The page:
Wednesday, February 25, 2009

The Network Leap

The biggest network divide -- the one I think makes philanthropy so much less effective than it could be -- is the divide between so-called DONORS and BENEFICIARIES. I want to suggest that these terms are a little whacky.

I want to suggest that people who give money and people who have projects that need money need to rethink of themselves as a PEER NETWORK -- and that this small (but oh so difficult) step would instantly start a process of transformation.

First of all, people are doing fabulous, creative stuff out in communities. They are experimenting, working unbelievably hard, scrambling for resources to keep going. Philanthropists could learn so much from them about what works, what makes a difference - but how do they get a true picture of what is going on, because non-profits feel they have to make themselves look perfect to get money and so hide some of the most important information -- their mistakes!? How can positive community energy be identified and supported -- and be allowed to be imperfect, but held accountable for learning and making breakthroughs? What might happen if philanthropists stopped funding themes and started funding networks of high-energy groups that have or want to learn deep processes of innovation, collaboration and reflection?

But, by funding organizations rather than networks and projects, philanthropists take away the incentive to work with others, learn from others and get the kind of feedback that helps non-profits see the unproductive ruts they have slipped into.

5 comments:

Jennifer Brooks said...

Absolutely!! Network value is a two-way street, and orgnizations and funders must focus both on what they can get from and give to a network ... creating a collective value that makes the network so much greater than the sum of its parts.

Thanks for the great post!

Jennifer :)
The Rurban Fringe

Nurture Girl said...

June, there are two issues mingled in this post. The first is an important one about the power dynamic between "giver" and "receiver" where we have historically honored the one with money. I totally agree that we need to shift this, and I am actively working on conversations to evolve our thinking here. First, the philanthropic relationship needs to be perceived as mutual empathy and mutual opportunity, I believe.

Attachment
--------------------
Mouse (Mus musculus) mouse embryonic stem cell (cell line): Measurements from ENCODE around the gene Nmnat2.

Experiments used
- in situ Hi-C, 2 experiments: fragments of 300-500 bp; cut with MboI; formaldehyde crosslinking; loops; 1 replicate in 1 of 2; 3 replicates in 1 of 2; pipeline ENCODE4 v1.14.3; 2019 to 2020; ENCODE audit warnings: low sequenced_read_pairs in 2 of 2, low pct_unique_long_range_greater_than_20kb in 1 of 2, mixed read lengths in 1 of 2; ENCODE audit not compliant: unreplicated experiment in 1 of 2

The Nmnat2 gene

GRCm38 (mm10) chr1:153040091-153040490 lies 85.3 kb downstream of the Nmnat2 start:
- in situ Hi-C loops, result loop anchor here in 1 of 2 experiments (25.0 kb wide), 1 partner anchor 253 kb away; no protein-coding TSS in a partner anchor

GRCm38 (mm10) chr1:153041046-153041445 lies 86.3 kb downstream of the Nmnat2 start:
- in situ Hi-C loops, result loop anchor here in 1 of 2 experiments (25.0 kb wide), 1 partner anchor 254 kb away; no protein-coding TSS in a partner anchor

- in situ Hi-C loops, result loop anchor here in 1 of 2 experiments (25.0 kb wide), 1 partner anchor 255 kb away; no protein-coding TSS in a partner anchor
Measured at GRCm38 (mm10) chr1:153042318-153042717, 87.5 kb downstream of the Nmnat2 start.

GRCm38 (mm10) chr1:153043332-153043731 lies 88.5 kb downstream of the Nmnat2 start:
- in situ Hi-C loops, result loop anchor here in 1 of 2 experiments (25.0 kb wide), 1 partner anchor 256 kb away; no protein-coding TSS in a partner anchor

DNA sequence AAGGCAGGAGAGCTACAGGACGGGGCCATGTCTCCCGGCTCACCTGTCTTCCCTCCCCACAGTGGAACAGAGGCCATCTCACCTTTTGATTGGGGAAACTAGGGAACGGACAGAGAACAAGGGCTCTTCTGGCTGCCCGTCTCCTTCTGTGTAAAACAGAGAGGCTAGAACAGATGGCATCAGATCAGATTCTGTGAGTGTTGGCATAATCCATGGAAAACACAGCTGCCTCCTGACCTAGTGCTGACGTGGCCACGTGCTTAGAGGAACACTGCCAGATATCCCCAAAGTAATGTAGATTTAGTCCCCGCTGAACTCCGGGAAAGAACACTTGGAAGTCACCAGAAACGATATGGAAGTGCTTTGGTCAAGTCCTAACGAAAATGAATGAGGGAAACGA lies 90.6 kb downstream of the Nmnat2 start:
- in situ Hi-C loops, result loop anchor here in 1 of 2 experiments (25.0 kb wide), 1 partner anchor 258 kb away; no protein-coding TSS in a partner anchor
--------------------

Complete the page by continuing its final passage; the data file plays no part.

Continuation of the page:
The second issue is whether "donors" of money pay attention to the boundaries of organizations (and particular projects) or the boundaries of energy (and the evolution of resilient innovative networks). Also, a vital and evolving area. I would love to hear more on this, from your perspective! Can you explain further? Thanks!

Teleri said...

I couldn't agree more, although I don't think that this is the only barrier to networking plans between non-profits. Part of it is a simple lack of connectivity. Groups are only becoming aware of each other via the web, twitter, facebook pages, etc.

However, the disconnect you point towards is indeed a large element in lack of engagement. Instead of competing for dwindling funding and other resources, its time for groups to go back to old fashioned asset mapping that is careful to include "clients" and "competitors" as stakeholders.

Tony Budak said...

Hi,
FYI, please check out the work of Edgar Cahn, see "Introducing the core economy and co-production",
http://tbmw.org/CoreEconCoProd

Cahn says, Co-Production requires A partnership on two levels: between professionals and those that they serve And between two economies: the monetary economy and the core economy

Best Regards,
Tony Budak

jane bush said...

Nice post Holley, enjoyed your thoughts...